May 17, 1954: The U.S. Supreme Court decides in Brown v. Board of Education that the philosophy of "separate but equal" does not apply to public education. In March 1955, the court orders schools across the country to desegregate "with all deliberate speed."

Aug. 16, 1955: The three-member Howard County Board of Education says it will conform to the Supreme Court decision but will not be able to start the process of desegregation that year.

April 19, 1956: School officials discuss a report about how to desegregate county schools, but no decision is made.

May 1, 1956: The school system announces it will begin "voluntary integration" during the 1956-57 school year. The county's six all-black schools will remain open. Under the plan, black children in grades one to five will be allowed to attend white schools. But they have to appear with their parents before the school board to request a transfer. School buses will remain segregated. One grade of black students each subsequent year will be allowed to request transfers to white schools, starting with sixth-graders in 1957 and ending with seniors in 1963.

April 1963: The board approves a "directed integration" program to close Dayton and Highland elementary schools on June 30, 1964, and Fels Lane and Cooksville the following June. White students are scheduled to attend the all-black Harriet Tubman High School in June 1966 after construction of an addition that will make it comparable in size to other county high schools. Guilford Elementary School will be integrated in June 1967.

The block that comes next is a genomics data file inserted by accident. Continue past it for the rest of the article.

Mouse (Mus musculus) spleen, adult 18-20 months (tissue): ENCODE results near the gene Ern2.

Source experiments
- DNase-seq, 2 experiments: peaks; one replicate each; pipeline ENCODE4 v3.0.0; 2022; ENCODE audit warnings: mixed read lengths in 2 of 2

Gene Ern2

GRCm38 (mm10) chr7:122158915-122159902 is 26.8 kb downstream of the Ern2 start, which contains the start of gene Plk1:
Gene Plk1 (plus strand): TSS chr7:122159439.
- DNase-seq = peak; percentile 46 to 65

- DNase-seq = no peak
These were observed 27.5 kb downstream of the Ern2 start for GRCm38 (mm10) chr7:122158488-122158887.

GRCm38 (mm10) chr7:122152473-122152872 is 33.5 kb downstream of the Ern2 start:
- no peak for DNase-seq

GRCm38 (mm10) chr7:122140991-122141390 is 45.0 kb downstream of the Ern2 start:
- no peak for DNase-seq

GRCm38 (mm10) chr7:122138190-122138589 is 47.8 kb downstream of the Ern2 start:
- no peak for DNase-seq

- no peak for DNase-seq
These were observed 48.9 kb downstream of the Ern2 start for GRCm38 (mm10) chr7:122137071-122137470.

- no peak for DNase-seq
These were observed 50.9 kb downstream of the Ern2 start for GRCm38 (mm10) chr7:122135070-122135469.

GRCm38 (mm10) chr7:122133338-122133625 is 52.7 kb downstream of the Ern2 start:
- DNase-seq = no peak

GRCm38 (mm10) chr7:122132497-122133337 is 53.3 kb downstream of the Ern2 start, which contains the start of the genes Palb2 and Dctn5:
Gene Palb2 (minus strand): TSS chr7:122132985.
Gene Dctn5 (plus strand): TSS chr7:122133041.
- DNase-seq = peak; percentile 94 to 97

Oct. 29, 1963: The Interracial Commission of Howard County conducts a special meeting with the school board to request the closure of all segregated schools by June 1964.

April 1964: The school board issues a spirited defense of its timetable for integrating schools and appeals for public support.

May 1, 1964: The school board expands from three to five members. The two new members, Edward L. Cochran and James R. Moxley Jr., push to speed up desegregation.

June 9, 1964: The new school board votes to change the timetable and close four black schools, instead of just two, by the end of the month.

Feb. 9, 1965: The board approves the full integration of Guilford Elementary and decides to close Harriett Tubman High in the summer, instead of expanding it to accommodate white students.

September 1965: Segregation ends as black and white students begin the school year together.

Sources: Howard County public schools, notes from Edward L. Cochran and "History of Blacks in Howard County."

Seniors at the county's only all-black high school share a moment captured in the 1954 yearbook. The county school board decided to close Harriett Tubman High instead of expanding it to accommodate white

students.